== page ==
Jan 25 2008
I woke from a dream this morning which I felt was interesting enough to write in my journal before returning to sleep. A larger part of me wanted to crawl under the covers and forget all about it, but since the dream related to my creative process I thought it might help unveil some things about the difficulties I’m having with balancing my work and creative life. Before this dream, I was pretty sure my next blog entry would have to be titled “Why I’m not painting”. Here goes the dream:
I am walking through an exhibit of artworks, and come upon one which is my own. As soon as I stop to look at it, it makes an eerie sound… sort of a singing of bird chirps, followed by my own voice telling a story. It’s a painting, but the forms within it are moving, as in an animation. It begins as an abstract face, becoming more distinct as the story unfolds. The face is in profile (pointed to the right), but by the time the story drifts to the end, another face (less distinct) is forming out of the back of the head (pointing to the left). The picture and voice then loops back into its original sequence. Though it’s difficult to make out any resembling features, I know that the face is my own.
It is obvious that I am within a group show, and the other artists are present, mingling around the gallery space. In addition to our group show, we are all here to take a workshop based on our individual creative processes, and how to bring it further. Before we settled into the workshop, I remember seeing a woman carrying a sculpture in the shape of a cat. I realize that it is actually a portrayal of a mummified Bast, (the Egyptian cat icon who is goddess of the underworld). As soon as I realize that it is an urn, I can see that some grey sparkling dust is on its surface. I ask the woman if she has dumped the ashes, and she says yes, that she has just returned from the river.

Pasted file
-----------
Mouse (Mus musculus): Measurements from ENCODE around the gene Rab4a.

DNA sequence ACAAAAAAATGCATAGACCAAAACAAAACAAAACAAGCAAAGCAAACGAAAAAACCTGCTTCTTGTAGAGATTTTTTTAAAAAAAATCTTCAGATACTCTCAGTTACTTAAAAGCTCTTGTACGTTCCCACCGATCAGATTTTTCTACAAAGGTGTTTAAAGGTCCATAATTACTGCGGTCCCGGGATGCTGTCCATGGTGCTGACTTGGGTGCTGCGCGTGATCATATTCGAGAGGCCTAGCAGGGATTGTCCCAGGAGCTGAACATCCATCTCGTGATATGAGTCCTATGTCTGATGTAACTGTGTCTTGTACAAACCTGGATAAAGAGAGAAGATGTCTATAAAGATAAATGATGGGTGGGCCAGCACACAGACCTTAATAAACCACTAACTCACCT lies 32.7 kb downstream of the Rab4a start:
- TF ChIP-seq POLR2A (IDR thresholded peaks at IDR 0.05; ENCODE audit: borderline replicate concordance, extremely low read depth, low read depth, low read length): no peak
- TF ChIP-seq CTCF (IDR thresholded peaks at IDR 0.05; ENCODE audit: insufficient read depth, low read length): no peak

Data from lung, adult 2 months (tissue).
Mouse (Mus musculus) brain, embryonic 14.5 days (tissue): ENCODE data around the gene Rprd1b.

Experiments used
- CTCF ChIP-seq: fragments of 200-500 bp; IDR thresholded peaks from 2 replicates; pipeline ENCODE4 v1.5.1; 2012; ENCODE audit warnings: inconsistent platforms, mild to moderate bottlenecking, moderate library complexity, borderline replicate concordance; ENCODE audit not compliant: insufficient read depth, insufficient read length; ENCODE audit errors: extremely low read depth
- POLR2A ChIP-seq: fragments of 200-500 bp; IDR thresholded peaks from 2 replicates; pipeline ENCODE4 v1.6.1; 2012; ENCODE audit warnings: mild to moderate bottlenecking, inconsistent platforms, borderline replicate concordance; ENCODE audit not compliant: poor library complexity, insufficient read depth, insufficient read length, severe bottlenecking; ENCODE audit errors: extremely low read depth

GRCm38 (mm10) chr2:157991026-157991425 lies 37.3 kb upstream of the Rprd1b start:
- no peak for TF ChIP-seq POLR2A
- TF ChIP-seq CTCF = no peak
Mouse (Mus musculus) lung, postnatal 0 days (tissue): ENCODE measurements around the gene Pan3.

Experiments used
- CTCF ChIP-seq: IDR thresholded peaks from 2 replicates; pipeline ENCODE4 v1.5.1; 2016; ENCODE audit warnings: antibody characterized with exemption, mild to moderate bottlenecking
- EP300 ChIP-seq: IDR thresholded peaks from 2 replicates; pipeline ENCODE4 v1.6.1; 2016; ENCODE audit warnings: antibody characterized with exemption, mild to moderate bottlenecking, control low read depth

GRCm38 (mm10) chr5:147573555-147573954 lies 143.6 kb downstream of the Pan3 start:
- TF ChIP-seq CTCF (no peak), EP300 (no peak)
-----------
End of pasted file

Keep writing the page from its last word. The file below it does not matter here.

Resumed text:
Now the group commences into a circle, and most of us are sitting on the floor. Someone begins to speak about their creative process. It seems to be more about psychological process than the physical process… describing the unfolding meaning behind the work. Before the first person has finished more than a few sentences, a group of people have stumbled into our space. They are here to see the art exhibit. Someone is telling them that they will have to come back after we’ve finished our workshop, but then we see that a whole crowd of people are outside of the window, following them. We decide to end the workshop and the group disperses.
The next thing I know, I am walking down a road, but it is such a steep decline that I am no longer walking, but falling (as if down a long chute, though there are no walls). I am floating down past some of the other members of the group and am about to fall past a man who engages me to tell him about my process. Just as I am about to describe something about my work, I realize we are about to hit bottom. At this point I am falling face first and need to re-orient myself. Just as I’m about to hit the pavement, I swoop back up… dipping underneath a car that nearly hits me. The only other thing I can recall now is looking at another one of my paintings. This one is an abstracted image of a figure who is falling face first, and though the body is distorted, I know it is me.
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